Thursday, February 26, 2009

Saving Culture

If there’s any hope for maintaining a diversity of culture in the world, I think we need to be more specific about the very different types of cultural transference. Off the top of my head I can think of three distinct types that I routinely see lumped together. 1. Absorption. This might look bad on the surface - Japanese festivals populated by Disney-mask-wearing children or South American homes plastered with Bruce Willis and John Wayne movie posters is not what we came to see – but it’s not nearly as bad as it looks. The fact is that every new context produces a new creation. Vietnamese watching “The Sixth Sense” do not see the same movie as when Americans watch it, and the same goes for all music, movies, and McDonalds, for every message and meaning. While it may not look like it, diversity of world-view and lifestyle is still maintained (for now). 2. Improvement. This also looks bad, since we came to see traditional adobe, kimono, and cooking fires, not concrete, levis, and microwaves. But how can we even suggest denying cooling, comfort, convenience, and coolness to people when we wouldn’t dream of giving them up ourselves (think covered wagons, skinning buffalo, and bonnets to get a picture of what that denial would demand of us!). In the end culture was made for man, not man for culture. 3. Craving: This is where the truly negative transference lies. People everywhere, on the most grassroots level, need to realize that what’s obviously better for “them” isn’t necessarily better for “us”. There’s no question that the average quality of life is better in America than in India, but the resulting rush for American products like coke, fast food, and even American art and architecture helps no one except the few Americans behind these products. It’s perfectly understandable that those in less fortunate countries desire the entertainment and comfort afforded by affluent nations. Maybe they’ll manage to move, but more likely they’ll try to adapt those technologies and customs to their own lives. Some of these things will unquestionably improve the individual’s life. Many products, however, are desired simply because of the suggestion of luxury without actually granting any. This results in a waste of financial resources, disuse of indigenous resources, and a general disrespect for elements of the native culture which could stand up to the imported culture in a fair fight. It is those elements which are now being clobbered in a heavily weighted fight that can and should be saved.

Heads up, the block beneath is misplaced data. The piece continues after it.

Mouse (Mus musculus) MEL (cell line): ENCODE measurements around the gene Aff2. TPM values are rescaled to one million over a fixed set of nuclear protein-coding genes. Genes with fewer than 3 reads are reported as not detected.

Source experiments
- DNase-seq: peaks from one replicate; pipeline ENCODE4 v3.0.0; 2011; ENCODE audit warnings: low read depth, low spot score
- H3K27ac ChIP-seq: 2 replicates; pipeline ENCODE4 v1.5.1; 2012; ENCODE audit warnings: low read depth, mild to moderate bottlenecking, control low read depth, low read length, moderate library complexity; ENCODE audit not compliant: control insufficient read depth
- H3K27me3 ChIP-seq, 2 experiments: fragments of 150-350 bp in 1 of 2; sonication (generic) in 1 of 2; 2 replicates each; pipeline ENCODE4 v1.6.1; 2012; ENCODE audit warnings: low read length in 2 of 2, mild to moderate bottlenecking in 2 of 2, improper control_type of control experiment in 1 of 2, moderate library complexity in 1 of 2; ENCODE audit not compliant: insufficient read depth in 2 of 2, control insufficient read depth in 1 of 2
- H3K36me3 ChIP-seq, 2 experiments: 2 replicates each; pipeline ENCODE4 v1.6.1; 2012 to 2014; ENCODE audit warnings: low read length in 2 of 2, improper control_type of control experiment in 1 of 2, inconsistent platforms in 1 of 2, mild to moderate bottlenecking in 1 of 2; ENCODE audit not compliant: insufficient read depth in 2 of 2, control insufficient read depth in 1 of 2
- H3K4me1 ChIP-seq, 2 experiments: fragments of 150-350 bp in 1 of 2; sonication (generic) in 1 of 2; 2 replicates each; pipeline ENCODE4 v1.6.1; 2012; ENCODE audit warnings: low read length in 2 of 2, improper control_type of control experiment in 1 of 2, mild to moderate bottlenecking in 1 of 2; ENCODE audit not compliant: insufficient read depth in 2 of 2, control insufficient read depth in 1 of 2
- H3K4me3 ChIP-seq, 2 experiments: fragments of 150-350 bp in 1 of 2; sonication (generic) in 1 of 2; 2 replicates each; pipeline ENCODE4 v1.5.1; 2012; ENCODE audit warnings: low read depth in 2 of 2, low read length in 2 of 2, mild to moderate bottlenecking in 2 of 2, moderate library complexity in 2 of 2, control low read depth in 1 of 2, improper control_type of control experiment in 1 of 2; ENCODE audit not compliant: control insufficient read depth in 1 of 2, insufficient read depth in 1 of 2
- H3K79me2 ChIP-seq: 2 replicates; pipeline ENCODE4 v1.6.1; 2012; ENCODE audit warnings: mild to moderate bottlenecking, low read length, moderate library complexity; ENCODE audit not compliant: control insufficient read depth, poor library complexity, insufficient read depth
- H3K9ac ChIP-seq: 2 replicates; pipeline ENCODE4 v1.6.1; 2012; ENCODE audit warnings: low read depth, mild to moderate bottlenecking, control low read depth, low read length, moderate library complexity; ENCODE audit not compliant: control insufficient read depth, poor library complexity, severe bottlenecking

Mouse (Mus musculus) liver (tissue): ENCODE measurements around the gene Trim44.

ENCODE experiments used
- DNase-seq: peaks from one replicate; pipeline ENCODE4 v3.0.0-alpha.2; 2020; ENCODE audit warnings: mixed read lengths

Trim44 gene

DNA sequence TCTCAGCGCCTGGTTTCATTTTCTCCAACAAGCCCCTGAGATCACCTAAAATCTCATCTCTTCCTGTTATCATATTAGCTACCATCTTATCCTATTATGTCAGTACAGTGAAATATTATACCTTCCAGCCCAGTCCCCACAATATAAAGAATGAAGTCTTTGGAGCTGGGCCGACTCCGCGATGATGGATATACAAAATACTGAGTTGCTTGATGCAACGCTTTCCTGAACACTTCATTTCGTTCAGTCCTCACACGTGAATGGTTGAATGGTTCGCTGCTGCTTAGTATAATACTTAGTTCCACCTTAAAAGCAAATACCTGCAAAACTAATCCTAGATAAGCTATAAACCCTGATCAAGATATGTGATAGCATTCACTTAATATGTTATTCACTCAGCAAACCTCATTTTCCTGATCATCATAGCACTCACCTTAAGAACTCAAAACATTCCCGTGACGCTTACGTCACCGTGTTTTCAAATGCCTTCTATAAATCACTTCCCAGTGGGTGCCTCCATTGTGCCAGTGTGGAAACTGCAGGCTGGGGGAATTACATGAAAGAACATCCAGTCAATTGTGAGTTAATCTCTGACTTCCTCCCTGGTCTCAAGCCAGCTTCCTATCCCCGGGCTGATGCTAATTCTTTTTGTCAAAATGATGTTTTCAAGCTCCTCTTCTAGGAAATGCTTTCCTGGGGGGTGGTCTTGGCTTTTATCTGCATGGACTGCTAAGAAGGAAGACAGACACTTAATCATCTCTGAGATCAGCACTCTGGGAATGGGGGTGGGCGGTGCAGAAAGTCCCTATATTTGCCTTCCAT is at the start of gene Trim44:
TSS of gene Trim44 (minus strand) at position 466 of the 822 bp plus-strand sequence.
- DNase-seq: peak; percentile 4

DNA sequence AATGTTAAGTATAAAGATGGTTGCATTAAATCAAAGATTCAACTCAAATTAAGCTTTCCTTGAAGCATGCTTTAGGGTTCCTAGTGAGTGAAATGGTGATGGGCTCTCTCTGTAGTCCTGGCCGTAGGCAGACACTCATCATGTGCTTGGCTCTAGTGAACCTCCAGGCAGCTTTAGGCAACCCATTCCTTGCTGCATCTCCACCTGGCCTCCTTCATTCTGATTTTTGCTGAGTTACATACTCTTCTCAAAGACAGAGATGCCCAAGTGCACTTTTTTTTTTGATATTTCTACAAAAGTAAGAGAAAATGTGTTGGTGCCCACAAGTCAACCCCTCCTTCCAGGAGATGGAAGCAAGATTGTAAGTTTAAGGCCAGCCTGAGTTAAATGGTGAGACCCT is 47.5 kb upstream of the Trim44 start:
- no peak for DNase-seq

Wednesday, February 25, 2009


In the West you do whatever has to be done in order to "get the job done," even if that means behaving badly. In Japan, you do whatever is necessary to "behave correctly." The real hardship for the Japanese comes from "getting the job done" being part of "proper behavior."

Sunday, February 22, 2009

In a Word, I'd Say....

We have a new front-runner in the search for a single word to describe modern Japan, submitted by a good friend and fellow JET (you know who you are): "Sheltered" Previous top entries include: "Constrained" "Comfortable" "Dazed" "Unexpected" "Sterile" Those that aren`t a single word but I like them anyway: "There`s something in the water..." "Cookie-cutter country" And a final one you can`t be expected to understand if you haven`t lived in Japan, but if you have then it says it all: "I`m fine thanks, and you?"

Saturday, February 21, 2009

Zen And The Art Of Beauty Maintenance